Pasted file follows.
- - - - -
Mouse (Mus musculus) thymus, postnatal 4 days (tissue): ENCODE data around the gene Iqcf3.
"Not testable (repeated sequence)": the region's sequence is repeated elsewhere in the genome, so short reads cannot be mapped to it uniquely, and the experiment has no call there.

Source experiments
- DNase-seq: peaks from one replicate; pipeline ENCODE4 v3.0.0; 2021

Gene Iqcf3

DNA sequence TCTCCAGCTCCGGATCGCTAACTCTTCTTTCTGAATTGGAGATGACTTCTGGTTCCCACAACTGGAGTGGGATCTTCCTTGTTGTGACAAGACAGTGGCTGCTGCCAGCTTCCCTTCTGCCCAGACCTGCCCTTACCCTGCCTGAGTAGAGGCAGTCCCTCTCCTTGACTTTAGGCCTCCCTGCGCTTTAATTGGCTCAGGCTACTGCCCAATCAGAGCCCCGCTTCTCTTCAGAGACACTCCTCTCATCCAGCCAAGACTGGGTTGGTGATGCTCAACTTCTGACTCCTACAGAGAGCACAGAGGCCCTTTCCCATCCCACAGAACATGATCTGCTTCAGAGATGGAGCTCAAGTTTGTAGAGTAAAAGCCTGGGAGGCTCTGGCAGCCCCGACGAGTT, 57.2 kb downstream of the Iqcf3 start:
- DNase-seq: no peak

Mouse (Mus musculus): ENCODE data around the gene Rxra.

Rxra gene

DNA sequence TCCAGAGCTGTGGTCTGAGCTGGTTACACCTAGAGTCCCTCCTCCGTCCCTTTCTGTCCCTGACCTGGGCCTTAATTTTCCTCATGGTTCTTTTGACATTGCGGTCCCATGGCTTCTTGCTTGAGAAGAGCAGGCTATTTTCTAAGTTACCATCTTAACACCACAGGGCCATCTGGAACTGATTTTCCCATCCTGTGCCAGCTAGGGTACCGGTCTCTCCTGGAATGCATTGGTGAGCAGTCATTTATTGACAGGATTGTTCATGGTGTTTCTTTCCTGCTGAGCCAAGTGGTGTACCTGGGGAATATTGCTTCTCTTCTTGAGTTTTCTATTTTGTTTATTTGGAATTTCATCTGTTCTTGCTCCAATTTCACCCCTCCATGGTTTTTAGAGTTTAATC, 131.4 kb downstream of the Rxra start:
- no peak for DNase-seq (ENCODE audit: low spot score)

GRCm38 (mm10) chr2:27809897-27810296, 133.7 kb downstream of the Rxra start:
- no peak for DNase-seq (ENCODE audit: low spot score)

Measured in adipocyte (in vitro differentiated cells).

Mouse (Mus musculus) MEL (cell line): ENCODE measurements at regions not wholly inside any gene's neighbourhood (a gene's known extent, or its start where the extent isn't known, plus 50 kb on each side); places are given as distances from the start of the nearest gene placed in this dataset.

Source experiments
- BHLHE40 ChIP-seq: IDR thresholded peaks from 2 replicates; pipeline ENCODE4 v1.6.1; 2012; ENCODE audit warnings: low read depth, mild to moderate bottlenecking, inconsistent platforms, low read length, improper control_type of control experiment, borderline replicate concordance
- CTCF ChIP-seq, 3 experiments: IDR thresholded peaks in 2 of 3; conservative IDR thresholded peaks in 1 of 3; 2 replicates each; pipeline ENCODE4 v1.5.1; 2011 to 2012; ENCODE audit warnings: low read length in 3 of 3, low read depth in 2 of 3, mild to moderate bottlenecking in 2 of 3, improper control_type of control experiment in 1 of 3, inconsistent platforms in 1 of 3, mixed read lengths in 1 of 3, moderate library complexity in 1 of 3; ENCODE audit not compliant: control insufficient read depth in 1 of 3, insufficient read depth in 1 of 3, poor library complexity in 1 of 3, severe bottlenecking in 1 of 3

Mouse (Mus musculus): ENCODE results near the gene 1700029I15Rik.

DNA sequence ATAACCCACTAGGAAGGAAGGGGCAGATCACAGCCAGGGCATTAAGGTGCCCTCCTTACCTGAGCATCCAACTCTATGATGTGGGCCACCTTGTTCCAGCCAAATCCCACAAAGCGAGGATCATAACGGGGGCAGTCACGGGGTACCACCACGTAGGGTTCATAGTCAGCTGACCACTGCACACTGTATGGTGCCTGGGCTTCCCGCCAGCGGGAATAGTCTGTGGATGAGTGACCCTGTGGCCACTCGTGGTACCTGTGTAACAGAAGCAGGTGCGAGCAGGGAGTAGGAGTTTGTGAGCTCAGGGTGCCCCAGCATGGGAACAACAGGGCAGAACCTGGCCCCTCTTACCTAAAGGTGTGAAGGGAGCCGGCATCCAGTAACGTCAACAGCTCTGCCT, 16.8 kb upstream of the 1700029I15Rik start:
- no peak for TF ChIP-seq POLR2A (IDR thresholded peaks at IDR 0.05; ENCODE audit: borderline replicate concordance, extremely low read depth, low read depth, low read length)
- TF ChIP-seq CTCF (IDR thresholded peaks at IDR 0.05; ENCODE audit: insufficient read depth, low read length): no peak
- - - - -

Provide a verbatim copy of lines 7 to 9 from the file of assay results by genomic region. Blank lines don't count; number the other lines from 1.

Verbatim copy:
- DNase-seq: no peak

Mouse (Mus musculus): ENCODE data around the gene Rxra.

Rxra gene